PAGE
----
The Republican party is divided over the best course of action regarding U.S. Attorney General Jeff Sessions. In a recent interview with NBC News, Sessions said he is willing to step down if it was “appropriate.” Hours later, House speaker Paul Ryan told reporters Sessions would recuse himself only if a DOJ investigation into his alleged Russian links targeted him.
When one reporter asked Ryan whether Sessions would recuse himself, he replied the embattled AG had already answered that question that morning. Ryan also said that he sees no purpose to Sessions steeping down if he isn’t subject to an investigation.
Earlier on Thursday Sessions said, “Whenever it’s appropriate, I will recuse myself.”
Ryan was also grilled about the report that Sessions misled U.S. Senators during his confirmation hearing about his communications with Russian officials. Ryan said Thursday that he would rather refer to the Senate judiciary panel that interviewed Sessions. He added that it is normal for senators to meet with foreign diplomats.
Sessions is accused of meeting with Russian ambassador Sergey Kislyak twice before Trump’s win. It is unclear what the two men discussed but there are concerns he might have talked about campaign issues with the foreign official. Sessions was a prominent Trump surrogate and heavily campaigned on his behalf.
On Wednesday, the Department of Justice confirmed that the two met twice during the 2016 campaign but added that Sessions discussed with Kislyak “in his capacity” as a member of the U.S. Senate, not as a Trump campaign aide.
On Wednesday night, Sessions said he never met with Russian operatives to talk about “issues of the campaign”. He dismissed the allegations brought against him as false.
Jason Chaffetz of the House Oversight Committee Chairman advised the AG to recuse himself in any probes that targeted Trump’s connections to Russia. House Majority Leader Kevin McCarthy thinks he should “clarify” what types of meetings he had and what he discussed during those meetings.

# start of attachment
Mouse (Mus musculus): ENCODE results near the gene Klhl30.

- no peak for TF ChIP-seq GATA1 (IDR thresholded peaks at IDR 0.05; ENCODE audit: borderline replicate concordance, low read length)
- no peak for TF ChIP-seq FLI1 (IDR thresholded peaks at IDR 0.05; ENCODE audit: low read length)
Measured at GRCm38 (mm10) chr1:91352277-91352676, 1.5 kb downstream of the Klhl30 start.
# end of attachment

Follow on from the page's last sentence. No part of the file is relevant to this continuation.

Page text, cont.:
McCarthy told a MSNBC correspondent that in “these situations” one should recuse himself for the sake of the trust of the American people. McCarthy, however, said it was too early to “urge” Sessions to take that step.
Although he doesn’t want to “prejudge,” he said that the administration should ensure that everyone trusts an investigation into the matter. When the reporter asked whether Sessions’ recusal would help people trust the investigation, McCarthy replied, “Yes.”
An hour later, though, McCarthy told another group of reporters that he was not calling for the AG’s recusal. He added that he is shocked by how some people can “spin things.”
Trump’s spokesman Sean Spicer said on Fox News that Sessions should not step down as he was “100 percent straight” during his confirmation hearing. Spicer thinks people are just trying to “play partisan politics” and should be “ashamed of themselves.”
In January, Sen. Al Franken (D – Minn.) asked Sessions if he knew about any connections between Trump’s campaign aides and Russian officials. At the time, the former Alabama senator said that he was “not aware” of any communications, so he couldn’t comment on it. Yet, a recent report shows that he met with the Russian envoy twice, in July and September. It is unclear what the two discussed.
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